What's Law Got to Do with It? What Judges Do, Why They Do It, and What's at Stake

By Charles Gardner Geyh | Go to book overview

7
Stare Decisis as Reciprocity Norm

Stefanie A. Lindquist

LIKE ACTORS in other governmental institutions, judges within appellate courts are subject to their own unique set of governing norms and practices. Many of these norms are formal in nature, involving specific statutory, constitutional, or procedural rules that regulate or proscribe jurisdiction, appellate procedure, and judicial tenure and selection. In addition to these formal norms, however, courts also develop informal norms that similarly constrain judicial actors to the extent that they produce shared expectations about appropriate behavior. Examples of such informal norms at the U.S. Supreme Court include secrecy during deliberations, the Rule of Four, and opinion assignment procedures (O’Brien 1999; Epstein and Knight 1998). These informal norms do not require governmental or other external enforcement to ensure cooperation because other mechanisms often exist that allow participants to monitor and sanction defectors and thus to maintain the norm at some level. In that sense, they constitute an equilibrium outcome among participants (Knight 1992).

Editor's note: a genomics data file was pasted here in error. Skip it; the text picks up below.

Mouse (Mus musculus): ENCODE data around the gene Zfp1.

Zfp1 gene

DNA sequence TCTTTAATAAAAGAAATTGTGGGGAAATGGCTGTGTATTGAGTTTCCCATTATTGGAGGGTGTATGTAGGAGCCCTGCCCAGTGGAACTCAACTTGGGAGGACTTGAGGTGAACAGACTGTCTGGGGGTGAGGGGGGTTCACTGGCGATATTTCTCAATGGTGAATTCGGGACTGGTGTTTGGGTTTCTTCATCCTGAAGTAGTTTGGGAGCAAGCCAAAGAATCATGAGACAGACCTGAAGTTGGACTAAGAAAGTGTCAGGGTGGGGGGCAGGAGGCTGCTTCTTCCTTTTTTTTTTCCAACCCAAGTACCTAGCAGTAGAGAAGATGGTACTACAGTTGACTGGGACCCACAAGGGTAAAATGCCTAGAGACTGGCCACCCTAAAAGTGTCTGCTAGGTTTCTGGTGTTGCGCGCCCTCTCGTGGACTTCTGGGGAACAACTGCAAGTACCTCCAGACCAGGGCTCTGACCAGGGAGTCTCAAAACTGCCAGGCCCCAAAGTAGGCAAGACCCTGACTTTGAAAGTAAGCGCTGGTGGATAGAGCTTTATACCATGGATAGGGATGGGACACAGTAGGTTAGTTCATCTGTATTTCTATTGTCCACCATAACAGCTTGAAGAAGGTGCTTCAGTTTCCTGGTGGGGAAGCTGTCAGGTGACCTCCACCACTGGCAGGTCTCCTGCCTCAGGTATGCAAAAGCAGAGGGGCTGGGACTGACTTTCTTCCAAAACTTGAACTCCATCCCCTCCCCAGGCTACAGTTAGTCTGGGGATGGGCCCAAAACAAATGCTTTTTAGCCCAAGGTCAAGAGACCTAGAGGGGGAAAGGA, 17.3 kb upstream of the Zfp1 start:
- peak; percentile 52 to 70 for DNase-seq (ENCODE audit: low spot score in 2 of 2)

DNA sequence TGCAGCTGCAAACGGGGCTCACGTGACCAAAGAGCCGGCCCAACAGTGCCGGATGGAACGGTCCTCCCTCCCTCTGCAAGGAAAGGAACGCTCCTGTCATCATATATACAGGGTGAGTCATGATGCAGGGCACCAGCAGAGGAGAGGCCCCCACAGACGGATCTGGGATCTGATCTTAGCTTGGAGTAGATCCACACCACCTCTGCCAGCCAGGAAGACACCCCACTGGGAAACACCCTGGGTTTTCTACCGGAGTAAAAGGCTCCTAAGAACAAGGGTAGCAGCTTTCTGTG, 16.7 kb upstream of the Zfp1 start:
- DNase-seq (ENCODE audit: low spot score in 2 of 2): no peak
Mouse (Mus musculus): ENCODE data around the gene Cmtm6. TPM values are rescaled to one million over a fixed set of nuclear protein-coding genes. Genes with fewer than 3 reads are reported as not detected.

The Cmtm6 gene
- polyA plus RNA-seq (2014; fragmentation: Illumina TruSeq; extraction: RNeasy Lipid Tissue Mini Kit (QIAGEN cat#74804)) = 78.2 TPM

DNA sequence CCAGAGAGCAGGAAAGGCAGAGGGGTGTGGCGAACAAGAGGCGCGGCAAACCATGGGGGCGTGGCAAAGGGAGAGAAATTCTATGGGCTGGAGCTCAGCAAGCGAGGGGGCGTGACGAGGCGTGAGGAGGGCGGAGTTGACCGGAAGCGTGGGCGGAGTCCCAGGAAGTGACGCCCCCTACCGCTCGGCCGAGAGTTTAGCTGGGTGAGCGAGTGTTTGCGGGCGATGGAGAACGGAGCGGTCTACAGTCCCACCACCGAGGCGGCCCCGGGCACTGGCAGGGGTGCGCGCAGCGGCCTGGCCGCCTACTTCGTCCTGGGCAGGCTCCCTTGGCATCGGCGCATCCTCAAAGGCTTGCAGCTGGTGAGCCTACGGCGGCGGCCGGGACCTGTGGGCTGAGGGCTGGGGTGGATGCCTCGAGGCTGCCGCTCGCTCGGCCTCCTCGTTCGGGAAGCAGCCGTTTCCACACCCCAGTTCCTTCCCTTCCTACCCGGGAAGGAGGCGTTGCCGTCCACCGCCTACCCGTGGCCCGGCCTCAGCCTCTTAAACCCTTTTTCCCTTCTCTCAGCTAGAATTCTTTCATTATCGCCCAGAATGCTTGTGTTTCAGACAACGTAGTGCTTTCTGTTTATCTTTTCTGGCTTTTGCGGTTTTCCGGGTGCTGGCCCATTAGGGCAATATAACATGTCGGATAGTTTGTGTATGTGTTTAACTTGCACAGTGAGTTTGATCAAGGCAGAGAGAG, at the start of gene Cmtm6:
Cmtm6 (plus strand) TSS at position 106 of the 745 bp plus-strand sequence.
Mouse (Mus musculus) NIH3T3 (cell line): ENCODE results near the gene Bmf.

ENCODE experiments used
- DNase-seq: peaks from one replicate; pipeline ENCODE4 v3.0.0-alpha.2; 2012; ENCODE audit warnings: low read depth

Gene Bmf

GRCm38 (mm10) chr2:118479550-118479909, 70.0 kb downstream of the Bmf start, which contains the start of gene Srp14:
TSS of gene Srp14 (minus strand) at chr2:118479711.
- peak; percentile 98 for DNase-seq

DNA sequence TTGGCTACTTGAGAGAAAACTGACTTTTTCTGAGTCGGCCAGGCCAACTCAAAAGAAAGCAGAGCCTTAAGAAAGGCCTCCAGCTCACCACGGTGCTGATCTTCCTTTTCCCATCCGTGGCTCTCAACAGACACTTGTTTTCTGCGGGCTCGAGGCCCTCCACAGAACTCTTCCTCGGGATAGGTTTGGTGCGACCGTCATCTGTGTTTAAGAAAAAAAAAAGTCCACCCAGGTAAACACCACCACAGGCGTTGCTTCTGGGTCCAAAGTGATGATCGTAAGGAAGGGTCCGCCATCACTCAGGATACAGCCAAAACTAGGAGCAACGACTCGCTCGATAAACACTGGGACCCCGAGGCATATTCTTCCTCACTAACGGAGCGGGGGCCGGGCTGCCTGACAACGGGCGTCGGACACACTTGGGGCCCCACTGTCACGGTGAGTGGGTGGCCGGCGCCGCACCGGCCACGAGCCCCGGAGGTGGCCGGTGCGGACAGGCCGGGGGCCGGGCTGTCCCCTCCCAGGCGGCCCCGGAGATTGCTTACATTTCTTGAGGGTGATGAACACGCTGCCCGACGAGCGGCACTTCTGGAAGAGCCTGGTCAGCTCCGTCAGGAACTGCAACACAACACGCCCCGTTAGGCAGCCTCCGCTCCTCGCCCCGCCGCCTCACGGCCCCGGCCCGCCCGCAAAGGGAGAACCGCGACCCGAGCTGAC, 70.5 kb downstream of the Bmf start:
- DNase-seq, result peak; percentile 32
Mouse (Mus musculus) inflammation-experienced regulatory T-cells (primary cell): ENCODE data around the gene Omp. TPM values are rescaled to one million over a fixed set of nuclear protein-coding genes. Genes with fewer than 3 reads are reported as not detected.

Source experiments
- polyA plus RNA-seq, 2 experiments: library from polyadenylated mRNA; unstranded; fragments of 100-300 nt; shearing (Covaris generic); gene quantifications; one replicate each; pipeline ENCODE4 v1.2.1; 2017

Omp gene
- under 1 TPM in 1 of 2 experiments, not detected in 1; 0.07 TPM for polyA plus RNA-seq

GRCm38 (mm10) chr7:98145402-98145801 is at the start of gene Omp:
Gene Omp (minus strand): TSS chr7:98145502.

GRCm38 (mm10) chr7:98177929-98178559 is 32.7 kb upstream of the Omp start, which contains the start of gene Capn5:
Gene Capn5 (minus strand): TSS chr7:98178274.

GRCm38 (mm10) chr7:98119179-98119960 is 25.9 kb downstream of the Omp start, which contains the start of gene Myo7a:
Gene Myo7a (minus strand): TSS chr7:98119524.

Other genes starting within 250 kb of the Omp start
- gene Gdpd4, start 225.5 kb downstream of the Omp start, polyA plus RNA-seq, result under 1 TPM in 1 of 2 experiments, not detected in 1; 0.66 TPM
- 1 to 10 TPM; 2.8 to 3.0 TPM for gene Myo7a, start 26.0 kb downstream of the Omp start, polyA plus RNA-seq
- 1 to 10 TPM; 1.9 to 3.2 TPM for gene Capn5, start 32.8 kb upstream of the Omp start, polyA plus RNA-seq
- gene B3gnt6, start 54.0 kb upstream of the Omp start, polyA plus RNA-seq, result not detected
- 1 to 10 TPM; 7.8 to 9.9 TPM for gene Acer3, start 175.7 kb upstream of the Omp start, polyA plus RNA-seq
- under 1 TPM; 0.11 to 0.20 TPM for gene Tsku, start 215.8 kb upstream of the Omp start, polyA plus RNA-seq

Among the most important informal norms within collegial courts are those that involve consensual decision-making. Such consensual norms govern judges’ propensity to write dissenting or concurring opinions that publicize their disagreements (see Caldeira and Zorn 1998; Narayan and Smyth 2005), as well as their willingness to adhere to existing precedent (Rasmusen 1994; Spaeth and Segal 1999; Hansford and Spriggs 2006). These norms may emerge because of a shared commitment to the rule of law or to institutional legitimacy. They may also exist, however, because policy-oriented judges, motivated to en

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